Gallons of ink have been consumed over the past year or so in press coverage of the financial crisis in higher education. In my 40-plus years as a faculty member and senior leader in public and private institutions, nothing has come close to the financial challenges we face. Even the highly inflationary times of the 1970s, in which university budgets failed to keep pace with rising costs, pale by comparison.
Small wonder, then, that seemingly without exception every institution, public and private, two-year and four-year, has intensified its efforts to expand the level of private giving and the numbers of supporters who contribute to the annual fund. Campaigns for larger sums of money proliferate, though timelines for completion extend out longer than is usually the case.
The numbers are astronomical. Billion-dollar campaigns abound. It seems that the more you have in your endowment the more you must seek to replenish and expand it. Or, if you are one of those universities where endowments are modest (the vast majority of us), then you dare not sit idly by and do nothing. “Campaign mode” has become like breathing; if you stop, you die.
Bewildered alumni and community supporters must wonder when enough is enough, or at least sufficient. And what’s to be made of those mega-endowments that have grown so large that the institutions that have accumulated them over decades, if not centuries, do not even need to spend 5 percent annually to support campus operations from financial aid to paying the light bill on new privately funded facilities?
Lest you think that this is yet another rant about the need to spread the wealth across a broader spectrum of colleges and universities, let me assure you that I am a big fan of the super endowments and all that they enable our stellar institutions to accomplish. I applaud those individuals and foundations that have generously contributed to this success, and I hope that there is more of it in the future. Without private philanthropy the whole enterprise would be in considerably worse shape than it is.
Even so, one wonders if at least some of this generosity might have been better directed toward less well-endowed institutions. If you think I am arguing that this is so because they “need” it more than the richer ones do, again I plead innocence. I think a good case can be made for need-based philanthropy irrespective of the size of the endowment, the level of state support (even or perhaps especially in good times) or the specific purposes for which the dollars are sought. Colleges and universities are idea- and aspiration-driven places and if ever there is sufficient money to do all that is imagined, then that institution will surely be failing.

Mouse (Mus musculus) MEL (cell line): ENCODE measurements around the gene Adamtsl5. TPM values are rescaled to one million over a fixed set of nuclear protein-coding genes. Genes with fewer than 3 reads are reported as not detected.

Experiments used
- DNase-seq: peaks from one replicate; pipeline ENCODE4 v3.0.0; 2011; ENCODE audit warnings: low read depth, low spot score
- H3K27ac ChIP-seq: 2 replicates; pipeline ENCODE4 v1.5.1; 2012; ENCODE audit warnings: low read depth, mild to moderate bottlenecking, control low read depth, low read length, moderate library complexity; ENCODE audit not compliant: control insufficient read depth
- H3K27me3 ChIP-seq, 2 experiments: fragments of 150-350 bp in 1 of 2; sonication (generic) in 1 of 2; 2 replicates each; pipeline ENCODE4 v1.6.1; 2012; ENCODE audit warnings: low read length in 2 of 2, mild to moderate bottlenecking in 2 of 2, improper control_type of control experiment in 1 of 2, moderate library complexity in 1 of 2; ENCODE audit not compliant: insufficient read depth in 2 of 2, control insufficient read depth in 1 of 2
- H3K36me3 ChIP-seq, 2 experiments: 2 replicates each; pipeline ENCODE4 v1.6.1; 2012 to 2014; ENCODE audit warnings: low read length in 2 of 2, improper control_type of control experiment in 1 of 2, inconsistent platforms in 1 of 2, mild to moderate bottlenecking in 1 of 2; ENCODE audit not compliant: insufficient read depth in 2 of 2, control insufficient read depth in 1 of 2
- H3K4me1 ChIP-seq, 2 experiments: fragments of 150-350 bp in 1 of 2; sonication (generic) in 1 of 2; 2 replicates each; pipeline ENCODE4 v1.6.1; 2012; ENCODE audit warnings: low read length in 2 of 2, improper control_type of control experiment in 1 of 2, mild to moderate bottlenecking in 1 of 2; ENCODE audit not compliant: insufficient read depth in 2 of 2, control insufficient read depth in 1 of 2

Rather, I am writing to suggest that some of this largesse might have had a broader and more encompassing impact had it been given with the explicit and primary purpose of attaining the biggest bang for the bucks.
I am not referring to those outsized eight- and nine-figure gifts that occasionally come along. These are so large that they are by definition transformational.
Nor am I speaking of the generous support by alumni and friends who give a few hundred to a few thousand dollars annually. These are the bedrock support for all of us, even those whose endowments are above $500 million, which is my personal threshold for the super-rich institutions.
Instead, I am referring to those six- and seven-figure gifts that come along largely though not exclusively in campaign times, where the notion of return on investment should play the primary role in the final decision.
Now I am certain that gifts of several hundred thousand up to a few million dollars always make an impact in every institution. Generous donors are to be applauded for keeping the numbers of those contributions at the center of university advancement efforts. Without them the overall success of campaigns of any size could not be attained.
But occasionally, perhaps a handful of these supporters who have real choices about whom to support (his alma mater or hers, the local college where your business prospers or the distant one where you got your degree decades ago, for instance) could ask the following question: Where would a gift of this size not just make a difference, large as that may be, but transform the institution or a piece of it into something that it currently only aspires to accomplish?
Once it has been determined that both institutions need the support and that both will be good stewards of the gift, it’s a matter of making your investment in the same way that you would make an investment in your business. Seeking the greatest return on that investment is a nice tiebreaker that will enable you as the donor to make the largest and most enduring impact.
Isn’t that what it’s all about, really?
Dr. Charles R. Middleton is the president of Roosevelt University in Chicago.